April 4 marks the 40th anniversary of Dr. Martin Luther King’s assassination. Forty years later, his dream has been remembered and commemorated. But in many ways, his mission has not yet been realized.
Dr. King always saw the struggle for civil rights has having several movements, like a symphony. There was the movement to end legal apartheid, to gain the right to ride on the bus, eat at the lunch counter, use the public library, attend the public school. That was followed by the struggle to gain the right to vote, which was achieved after the nation recoiled from the scenes of the Selma March.
Dr. King was struck down as he raised the bar. He was working on a poor people’s campaign. He was challenging the Vietnam War, and a nation spending far too much on violence and far too little on the poor. In Memphis, he was marching with striking sanitation workers, seeking decent wages.
Dr. King believed that this nation should change its priorities. That it should not squander precious lives and resources in wars distant from our shores. He believed that every person in this country should be guaranteed what Franklin Roosevelt called his economic bill of rights—the right to a job with a decent wage, the right to health care, to affordable education, to a secure retirement, plus the right to organize at the workplace, and to be free from discrimination or repression of basic human rights. We put these rights into the United Declaration on Human Rights, but we have not put them into practice in the United States.
Forty years later, Dr. King’s mission is still unfulfilled. Today, poverty and unemployment is on the rise. Much of the safety net has been shredded. Welfare has been repealed; unemployment insurance covers fewer workers for less time; low cost housing is scarce; the minimum wage has lost value; unions are on the defensive, representing less than 10% of the private workforce. Not surprisingly, we witness the extremes of inequality not seen since 1929, just prior to the Great Depression.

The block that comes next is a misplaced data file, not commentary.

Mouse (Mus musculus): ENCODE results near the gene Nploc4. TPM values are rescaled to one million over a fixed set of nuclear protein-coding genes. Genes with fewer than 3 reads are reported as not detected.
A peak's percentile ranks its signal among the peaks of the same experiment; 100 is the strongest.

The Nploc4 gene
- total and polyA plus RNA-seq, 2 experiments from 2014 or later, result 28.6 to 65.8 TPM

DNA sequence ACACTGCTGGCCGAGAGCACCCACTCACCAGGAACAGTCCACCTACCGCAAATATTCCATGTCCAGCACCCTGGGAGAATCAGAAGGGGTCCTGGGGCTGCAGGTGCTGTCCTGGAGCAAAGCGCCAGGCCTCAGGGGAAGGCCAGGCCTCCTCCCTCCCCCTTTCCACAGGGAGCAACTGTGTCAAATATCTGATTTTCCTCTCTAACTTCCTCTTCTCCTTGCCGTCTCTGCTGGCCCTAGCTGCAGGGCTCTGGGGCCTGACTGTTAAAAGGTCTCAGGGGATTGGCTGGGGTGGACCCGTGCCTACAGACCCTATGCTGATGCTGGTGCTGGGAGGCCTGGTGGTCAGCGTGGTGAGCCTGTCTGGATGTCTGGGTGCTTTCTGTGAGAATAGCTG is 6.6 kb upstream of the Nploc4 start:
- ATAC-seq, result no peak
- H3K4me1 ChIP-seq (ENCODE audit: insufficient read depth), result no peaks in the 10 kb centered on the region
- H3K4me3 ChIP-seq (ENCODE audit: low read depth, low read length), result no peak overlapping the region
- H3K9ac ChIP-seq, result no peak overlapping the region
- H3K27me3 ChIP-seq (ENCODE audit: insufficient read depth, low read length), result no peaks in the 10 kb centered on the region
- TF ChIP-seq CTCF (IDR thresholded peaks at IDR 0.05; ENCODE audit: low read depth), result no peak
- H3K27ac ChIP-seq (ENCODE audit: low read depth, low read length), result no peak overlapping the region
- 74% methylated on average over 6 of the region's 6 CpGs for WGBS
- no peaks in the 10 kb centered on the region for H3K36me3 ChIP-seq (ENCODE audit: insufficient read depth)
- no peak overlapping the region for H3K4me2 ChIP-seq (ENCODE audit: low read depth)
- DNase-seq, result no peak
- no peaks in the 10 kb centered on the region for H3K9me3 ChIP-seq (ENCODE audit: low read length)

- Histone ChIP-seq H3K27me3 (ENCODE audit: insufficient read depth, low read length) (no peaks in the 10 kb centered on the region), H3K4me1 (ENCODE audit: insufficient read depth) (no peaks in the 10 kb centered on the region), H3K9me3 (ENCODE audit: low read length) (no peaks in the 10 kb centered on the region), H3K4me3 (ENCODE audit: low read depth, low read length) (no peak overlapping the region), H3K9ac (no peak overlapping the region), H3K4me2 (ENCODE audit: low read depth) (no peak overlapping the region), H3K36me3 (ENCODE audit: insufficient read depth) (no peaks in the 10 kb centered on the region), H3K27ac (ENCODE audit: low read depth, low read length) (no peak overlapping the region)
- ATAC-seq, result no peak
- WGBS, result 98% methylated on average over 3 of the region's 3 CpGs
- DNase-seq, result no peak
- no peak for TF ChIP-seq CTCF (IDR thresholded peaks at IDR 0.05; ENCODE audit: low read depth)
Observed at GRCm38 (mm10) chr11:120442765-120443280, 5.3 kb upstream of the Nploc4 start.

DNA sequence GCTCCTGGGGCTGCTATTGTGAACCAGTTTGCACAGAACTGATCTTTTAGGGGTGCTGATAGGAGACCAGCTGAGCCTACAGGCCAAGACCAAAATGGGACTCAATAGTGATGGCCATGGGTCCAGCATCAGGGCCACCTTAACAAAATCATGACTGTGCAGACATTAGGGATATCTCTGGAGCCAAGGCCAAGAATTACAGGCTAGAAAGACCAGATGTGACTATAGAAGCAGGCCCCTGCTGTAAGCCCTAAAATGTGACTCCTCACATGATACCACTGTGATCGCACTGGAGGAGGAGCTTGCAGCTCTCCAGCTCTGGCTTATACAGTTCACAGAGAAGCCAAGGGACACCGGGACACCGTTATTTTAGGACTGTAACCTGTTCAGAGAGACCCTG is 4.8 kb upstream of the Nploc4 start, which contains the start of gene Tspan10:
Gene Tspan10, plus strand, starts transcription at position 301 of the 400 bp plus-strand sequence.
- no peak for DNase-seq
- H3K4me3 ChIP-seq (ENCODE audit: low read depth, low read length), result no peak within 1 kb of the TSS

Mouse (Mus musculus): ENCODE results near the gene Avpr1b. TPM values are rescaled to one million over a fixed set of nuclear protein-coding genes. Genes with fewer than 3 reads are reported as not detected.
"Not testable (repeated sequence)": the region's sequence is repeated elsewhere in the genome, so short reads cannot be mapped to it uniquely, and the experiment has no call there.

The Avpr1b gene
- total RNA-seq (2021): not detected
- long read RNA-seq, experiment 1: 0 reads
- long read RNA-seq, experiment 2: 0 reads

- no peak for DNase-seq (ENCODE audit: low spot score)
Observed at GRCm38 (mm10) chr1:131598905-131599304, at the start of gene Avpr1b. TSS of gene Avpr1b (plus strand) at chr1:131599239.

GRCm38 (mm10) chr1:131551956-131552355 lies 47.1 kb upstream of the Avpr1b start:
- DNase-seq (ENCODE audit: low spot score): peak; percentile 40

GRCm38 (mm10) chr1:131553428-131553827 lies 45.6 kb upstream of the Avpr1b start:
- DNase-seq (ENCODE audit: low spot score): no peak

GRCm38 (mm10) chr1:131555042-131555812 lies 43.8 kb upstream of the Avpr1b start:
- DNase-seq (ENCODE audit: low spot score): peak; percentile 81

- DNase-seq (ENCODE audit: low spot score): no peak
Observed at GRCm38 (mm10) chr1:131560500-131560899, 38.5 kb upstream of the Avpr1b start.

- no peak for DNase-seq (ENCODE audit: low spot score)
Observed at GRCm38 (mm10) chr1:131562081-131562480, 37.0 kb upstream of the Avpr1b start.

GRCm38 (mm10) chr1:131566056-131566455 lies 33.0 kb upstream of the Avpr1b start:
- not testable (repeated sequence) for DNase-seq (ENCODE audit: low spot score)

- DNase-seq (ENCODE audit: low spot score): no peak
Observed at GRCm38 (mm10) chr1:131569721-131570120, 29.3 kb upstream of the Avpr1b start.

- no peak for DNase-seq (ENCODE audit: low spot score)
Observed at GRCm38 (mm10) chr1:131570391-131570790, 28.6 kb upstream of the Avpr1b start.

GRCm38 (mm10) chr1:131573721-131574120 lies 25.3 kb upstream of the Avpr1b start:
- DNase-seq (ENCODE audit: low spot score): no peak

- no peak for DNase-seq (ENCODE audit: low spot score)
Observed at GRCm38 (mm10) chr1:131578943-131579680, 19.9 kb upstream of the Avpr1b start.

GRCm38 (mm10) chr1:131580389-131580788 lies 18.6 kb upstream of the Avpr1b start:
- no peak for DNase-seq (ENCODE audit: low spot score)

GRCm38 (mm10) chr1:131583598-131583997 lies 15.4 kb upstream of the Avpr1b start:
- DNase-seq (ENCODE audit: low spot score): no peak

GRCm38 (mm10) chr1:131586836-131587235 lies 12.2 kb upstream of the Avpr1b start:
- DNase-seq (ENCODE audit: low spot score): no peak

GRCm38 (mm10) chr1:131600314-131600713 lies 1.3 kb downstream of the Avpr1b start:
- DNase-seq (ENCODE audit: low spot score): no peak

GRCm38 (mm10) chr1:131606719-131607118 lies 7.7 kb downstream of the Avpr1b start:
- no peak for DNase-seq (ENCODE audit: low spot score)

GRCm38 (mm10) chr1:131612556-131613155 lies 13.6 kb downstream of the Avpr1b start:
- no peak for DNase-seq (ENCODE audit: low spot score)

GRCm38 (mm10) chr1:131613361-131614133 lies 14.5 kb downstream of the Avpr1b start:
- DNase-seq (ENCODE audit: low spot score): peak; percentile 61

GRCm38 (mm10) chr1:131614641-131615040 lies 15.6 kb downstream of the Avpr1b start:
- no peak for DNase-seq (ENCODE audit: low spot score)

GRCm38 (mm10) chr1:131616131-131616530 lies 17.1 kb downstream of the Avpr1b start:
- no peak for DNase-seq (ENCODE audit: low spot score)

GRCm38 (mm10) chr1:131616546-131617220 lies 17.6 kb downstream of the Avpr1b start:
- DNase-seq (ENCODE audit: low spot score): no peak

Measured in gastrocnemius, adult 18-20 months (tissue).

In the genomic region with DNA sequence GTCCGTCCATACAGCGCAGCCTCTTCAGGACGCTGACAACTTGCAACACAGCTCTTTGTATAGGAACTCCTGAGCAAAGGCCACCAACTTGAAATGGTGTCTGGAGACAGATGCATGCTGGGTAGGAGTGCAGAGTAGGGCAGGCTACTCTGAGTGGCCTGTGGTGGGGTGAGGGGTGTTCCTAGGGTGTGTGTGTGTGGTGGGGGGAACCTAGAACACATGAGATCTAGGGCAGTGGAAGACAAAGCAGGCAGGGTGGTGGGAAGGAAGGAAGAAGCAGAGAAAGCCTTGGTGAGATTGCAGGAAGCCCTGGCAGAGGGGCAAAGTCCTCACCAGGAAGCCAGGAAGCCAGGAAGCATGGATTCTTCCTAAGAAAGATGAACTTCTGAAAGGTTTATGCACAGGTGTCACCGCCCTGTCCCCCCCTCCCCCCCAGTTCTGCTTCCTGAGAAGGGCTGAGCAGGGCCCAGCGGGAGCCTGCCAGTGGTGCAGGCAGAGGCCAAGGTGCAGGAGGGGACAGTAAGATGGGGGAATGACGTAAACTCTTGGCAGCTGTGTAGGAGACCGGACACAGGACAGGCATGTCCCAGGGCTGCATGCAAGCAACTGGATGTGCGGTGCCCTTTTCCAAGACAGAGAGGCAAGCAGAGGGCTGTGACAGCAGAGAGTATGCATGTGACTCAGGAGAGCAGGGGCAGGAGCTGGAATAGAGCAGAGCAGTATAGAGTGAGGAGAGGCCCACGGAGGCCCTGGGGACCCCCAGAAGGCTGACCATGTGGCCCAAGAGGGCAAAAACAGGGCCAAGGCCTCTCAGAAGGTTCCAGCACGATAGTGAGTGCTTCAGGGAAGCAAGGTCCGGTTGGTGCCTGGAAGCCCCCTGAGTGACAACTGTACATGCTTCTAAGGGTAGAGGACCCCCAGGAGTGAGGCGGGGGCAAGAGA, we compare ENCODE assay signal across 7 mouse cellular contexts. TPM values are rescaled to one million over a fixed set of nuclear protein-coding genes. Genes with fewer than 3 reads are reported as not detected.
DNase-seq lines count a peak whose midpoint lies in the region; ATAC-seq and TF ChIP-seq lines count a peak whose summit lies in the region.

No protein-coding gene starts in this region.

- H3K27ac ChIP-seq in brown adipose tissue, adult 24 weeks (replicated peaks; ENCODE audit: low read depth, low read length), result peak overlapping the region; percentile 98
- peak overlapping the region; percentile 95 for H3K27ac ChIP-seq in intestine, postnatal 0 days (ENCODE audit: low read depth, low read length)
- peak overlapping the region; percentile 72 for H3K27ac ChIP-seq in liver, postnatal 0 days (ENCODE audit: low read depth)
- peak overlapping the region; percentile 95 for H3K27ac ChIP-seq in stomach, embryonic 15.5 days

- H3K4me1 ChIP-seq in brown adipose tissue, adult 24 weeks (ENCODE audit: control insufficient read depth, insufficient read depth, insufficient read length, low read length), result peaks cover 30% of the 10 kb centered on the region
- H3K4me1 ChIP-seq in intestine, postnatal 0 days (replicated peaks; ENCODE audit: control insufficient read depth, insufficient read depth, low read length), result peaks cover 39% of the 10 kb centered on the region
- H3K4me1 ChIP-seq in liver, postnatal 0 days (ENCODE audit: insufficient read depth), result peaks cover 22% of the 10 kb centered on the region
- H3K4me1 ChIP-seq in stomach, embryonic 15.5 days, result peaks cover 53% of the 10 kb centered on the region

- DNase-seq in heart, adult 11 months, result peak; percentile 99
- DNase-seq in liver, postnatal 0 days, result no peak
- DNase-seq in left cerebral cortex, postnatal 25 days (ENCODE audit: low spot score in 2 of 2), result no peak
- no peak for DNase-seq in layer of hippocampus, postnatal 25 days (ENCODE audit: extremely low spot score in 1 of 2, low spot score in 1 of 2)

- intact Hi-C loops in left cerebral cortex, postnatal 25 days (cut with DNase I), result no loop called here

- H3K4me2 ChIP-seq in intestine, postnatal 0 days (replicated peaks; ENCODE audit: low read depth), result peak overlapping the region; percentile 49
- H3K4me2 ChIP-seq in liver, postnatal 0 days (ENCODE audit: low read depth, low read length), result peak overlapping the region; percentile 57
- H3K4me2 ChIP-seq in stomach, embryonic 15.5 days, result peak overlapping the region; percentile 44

In his last speech, Dr. King talked about practical actions that could be done to move the cause forward. So forty years later, what practical things can be done to fulfill Dr. King’s mission?
First, everyone—particularly the young—should register and vote. It is a disgrace that so many sacrificed to win the right to vote that so many now do not bother to exercise.
Second, Dr. King urged everyone to be responsible. You can be born in the ghetto but not let the ghetto be born in you. This is teaching that is neither conservative nor liberal—it is simply right.
Third, Dr. King today would be challenging the misbegotten war in Iraq that is squandering lives and $12 billion a month in the midst of a civil war far from our shores. He would be calling for reinvesting in America, lifting the minimum wage, empowering workers, making college affordable, investing in first class education for the children of every class. He would be confronting the disgraceful discrimination that distorts our criminal justice system.
And he wouldn’t see these problems as someone else’s to solve. He would urge us to stand up, to make our voices heard, to organize. He was, he noted, a drum major for justice. He sought not money or elected office. He sought to empower people to stand on their own feet and exercise their rights, grasp their power. He was taken from us forty years ago at the age of 39. We best honor his sacrifice by taking up his cause.
Reverend Jesse Jackson Sr. n can be contacted by e-mail at